18. You could go back to 1970(?) and see the exact same manifesto minus the Trans & Intersexuality, Cisgendered thing. Only because they hadn't thought of it. Almost word for word from SDS, Weather Underground, Black Panther Party, Youth International Party, and dozens more. The Same Old Lies...In A Brand New Bottle
    • ash71
    • pookie18

    Got to say Pookie thank you so much for these posts. I have been checking your posts every weekday for a long time (before the move to here) and it is a great way to start the day! 

    1. pookie18


      My pleasure & glad you like 'em, ash71!

      Where'd you see them previously?

  19. American Cities In Catastrophic Decline John Hinderaker August 10, 2020 Rioting continues nightly in Portland. Criminals are arrested, immediately released, and return to the streets. It is hard to see how Portland has a viable future. Likewise with Seattle. A city that cannot maintain order will soon be vacated by normal people who are able to leave, leaving only criminals and those without the means to get away. Minneapolis, with its days of rioting followed by skyrocketing crime and parks turned into tent encampments, is not far behind. Panic is spreading among people who own houses and (worse) condominiums there. Then there is Chicago, where mass looting took place last night. Thieves struck on Michigan Avenue, the premier shopping venue between the coasts. Andy Ngo, the prime chronicler of contemporary urban catastrophe, has the story in a series of tweets. (Snip) One notable feature of these videos is the absence of law enforcement. Police are hopelessly outnumbered, and looters, rioters and arsonists arrogantly assume that they can steal and burn to their hearts’ content with no interference. Unfortunately, they are right. Few are arrested, those that are arrested are immediately set free, and the likelihood of criminal prosecution is negligible, especially in cities that have Soros-installed prosecutors who have pledged not to prosecute. None of this is remotely viable, obviously. Through history, the normal practice has been to shoot looters. Rightly or wrongly, we are no longer willing to do that. The result, evidently, is that order cannot be maintained. Black Lives Matter sponsors riots and loot-fests, like the one last night in Chicago, with the apparently enthusiastic backing of big business and with not a word of criticism from any Democratic Party politician. What does Joe Biden think of Black Lives Matter-sponsored rioting, arson and looting? Maybe someday someone will ask him. At some point, a society becomes too stupid to survive. I am not sure we have arrived at that point yet, but we may be getting close.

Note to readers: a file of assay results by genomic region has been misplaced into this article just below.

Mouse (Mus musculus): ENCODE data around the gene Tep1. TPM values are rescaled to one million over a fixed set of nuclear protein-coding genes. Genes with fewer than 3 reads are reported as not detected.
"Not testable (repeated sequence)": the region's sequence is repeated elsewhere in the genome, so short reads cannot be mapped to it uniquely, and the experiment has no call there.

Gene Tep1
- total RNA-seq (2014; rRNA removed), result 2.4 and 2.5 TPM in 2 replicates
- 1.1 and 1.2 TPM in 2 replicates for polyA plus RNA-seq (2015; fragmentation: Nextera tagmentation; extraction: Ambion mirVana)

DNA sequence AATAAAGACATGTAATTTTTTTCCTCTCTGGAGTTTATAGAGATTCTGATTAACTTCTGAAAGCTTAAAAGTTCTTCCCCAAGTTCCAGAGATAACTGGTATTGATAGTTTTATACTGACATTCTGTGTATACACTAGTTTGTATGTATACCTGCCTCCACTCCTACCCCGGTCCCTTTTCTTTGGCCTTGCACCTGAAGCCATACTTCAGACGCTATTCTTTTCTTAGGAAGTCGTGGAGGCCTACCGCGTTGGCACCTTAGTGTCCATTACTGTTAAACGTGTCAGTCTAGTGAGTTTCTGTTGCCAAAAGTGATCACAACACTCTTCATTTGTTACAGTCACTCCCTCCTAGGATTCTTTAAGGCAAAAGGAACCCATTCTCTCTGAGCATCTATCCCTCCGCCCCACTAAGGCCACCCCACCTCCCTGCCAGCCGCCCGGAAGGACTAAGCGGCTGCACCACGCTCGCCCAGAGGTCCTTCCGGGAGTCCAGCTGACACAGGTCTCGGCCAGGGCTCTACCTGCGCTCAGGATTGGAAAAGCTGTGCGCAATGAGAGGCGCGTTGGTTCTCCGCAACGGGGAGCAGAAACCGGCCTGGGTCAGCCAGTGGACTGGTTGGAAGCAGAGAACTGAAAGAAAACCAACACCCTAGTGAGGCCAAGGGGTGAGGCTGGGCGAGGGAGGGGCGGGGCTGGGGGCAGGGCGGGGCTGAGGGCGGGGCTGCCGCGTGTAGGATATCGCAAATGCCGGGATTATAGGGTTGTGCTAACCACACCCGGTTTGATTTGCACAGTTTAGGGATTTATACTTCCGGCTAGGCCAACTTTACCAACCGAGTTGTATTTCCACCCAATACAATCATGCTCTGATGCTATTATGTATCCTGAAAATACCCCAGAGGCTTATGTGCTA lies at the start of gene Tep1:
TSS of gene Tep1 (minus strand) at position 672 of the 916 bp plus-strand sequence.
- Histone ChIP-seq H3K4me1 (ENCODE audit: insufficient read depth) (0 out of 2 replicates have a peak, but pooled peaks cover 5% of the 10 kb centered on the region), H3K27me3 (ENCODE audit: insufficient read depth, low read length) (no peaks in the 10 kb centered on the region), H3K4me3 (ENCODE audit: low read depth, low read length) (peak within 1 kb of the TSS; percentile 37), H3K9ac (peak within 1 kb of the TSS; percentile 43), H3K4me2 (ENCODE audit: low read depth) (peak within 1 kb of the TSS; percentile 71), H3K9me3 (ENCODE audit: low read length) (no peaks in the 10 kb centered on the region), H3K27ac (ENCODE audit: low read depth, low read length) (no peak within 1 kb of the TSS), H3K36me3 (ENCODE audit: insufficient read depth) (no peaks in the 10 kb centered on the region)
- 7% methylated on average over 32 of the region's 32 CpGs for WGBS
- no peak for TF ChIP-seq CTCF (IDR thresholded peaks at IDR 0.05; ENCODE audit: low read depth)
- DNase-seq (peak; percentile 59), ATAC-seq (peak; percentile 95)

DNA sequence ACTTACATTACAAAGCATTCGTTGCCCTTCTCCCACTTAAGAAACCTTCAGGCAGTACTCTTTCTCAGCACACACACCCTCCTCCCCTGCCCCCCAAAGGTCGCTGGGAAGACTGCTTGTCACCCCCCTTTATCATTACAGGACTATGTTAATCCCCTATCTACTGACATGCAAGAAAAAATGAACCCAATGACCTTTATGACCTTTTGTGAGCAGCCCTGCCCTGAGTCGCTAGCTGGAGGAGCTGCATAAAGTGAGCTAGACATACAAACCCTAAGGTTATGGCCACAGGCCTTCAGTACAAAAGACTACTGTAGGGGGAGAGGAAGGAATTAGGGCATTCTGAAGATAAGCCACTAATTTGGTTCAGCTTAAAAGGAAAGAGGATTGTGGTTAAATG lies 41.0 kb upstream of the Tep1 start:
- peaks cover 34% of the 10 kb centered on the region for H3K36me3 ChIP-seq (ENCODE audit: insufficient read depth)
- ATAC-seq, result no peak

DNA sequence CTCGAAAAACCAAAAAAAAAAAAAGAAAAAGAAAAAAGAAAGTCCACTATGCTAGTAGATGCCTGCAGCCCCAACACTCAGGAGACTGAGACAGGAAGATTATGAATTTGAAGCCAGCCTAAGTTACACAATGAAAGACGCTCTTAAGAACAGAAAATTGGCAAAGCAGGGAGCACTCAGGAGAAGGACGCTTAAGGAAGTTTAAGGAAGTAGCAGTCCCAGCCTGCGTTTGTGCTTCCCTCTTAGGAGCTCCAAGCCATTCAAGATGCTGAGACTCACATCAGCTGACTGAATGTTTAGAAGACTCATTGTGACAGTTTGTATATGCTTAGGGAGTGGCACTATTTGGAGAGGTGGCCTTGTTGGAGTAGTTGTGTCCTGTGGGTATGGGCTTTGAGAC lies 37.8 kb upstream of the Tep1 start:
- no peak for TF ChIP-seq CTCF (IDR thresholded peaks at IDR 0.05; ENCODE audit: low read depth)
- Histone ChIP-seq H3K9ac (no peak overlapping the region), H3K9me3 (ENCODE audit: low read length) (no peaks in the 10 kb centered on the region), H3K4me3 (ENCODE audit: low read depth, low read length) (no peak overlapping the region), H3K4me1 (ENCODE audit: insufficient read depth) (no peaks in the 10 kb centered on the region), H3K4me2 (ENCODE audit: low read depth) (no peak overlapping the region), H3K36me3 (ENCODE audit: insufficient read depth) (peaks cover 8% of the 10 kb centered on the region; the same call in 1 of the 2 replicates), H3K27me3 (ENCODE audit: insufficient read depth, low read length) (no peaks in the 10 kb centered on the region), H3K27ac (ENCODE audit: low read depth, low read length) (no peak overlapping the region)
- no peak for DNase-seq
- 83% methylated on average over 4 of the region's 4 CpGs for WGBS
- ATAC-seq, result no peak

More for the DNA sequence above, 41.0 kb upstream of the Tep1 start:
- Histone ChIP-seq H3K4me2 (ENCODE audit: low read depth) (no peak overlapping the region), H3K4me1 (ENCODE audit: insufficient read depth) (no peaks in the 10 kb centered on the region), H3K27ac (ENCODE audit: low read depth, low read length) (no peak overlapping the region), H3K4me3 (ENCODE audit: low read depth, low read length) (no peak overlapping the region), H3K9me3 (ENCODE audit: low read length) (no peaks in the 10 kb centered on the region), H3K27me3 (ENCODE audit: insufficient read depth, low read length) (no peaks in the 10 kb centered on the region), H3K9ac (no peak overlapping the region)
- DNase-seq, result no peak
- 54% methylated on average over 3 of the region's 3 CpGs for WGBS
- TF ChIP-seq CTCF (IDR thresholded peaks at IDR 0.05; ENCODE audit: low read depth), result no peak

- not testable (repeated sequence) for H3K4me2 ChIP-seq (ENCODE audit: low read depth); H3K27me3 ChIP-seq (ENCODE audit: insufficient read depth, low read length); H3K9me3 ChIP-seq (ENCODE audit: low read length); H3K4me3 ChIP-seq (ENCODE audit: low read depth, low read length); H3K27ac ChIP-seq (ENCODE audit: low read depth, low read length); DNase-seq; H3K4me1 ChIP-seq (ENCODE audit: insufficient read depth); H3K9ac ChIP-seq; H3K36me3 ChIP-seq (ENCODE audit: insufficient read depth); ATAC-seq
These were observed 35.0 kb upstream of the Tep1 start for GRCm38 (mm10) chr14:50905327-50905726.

20. The Federalist Tristan Justice August 10, 2020 The Washington Post published a glowing photo essay on Saturday featuring Antifa protestors in Portland showing off their riot gear. The article fawns over the anarchists’ courage to maintain a months-long assault on the city in the name of social justice, violently attacking federal agents and holding public property under siege. The piece, authored by Post protest reporter Marissa Lang prominently highlights testimony from several Portland activists sharing their one-sided experiences painting police as violent agents an oppressive state with no mention of word “riot” where protestors have sowed more than 70 days of perpetual unrest, including attempts to burn down a federal courthouse. According to Lang, protestors merely “directed their anger at the federal courthouse where they broke windows and tagged the building with bright paint” which provoked White House action to send in federal law enforcement to quell the chaos. Despite conceding that “federal agents and police officers say” they’ve been subject to violent attacks by demonstrators, Lang goes on to attribute that much of the violence is instigated by white supremacists seeking to exploit the crisis. (Snip) _____________________________________________________________________________________ From The Washington Pest story Mischa, 31: “I am protesting because it is unacceptable and wrong on so many levels to have a police force that the majority of citizens are afraid of. I am opposed to the existence of the police in their current form of a culturally corrupt, armed, cruel and tyrannical force that patrols the streets and instills fear into the people.” 31, I wonder if that is his age or IQ?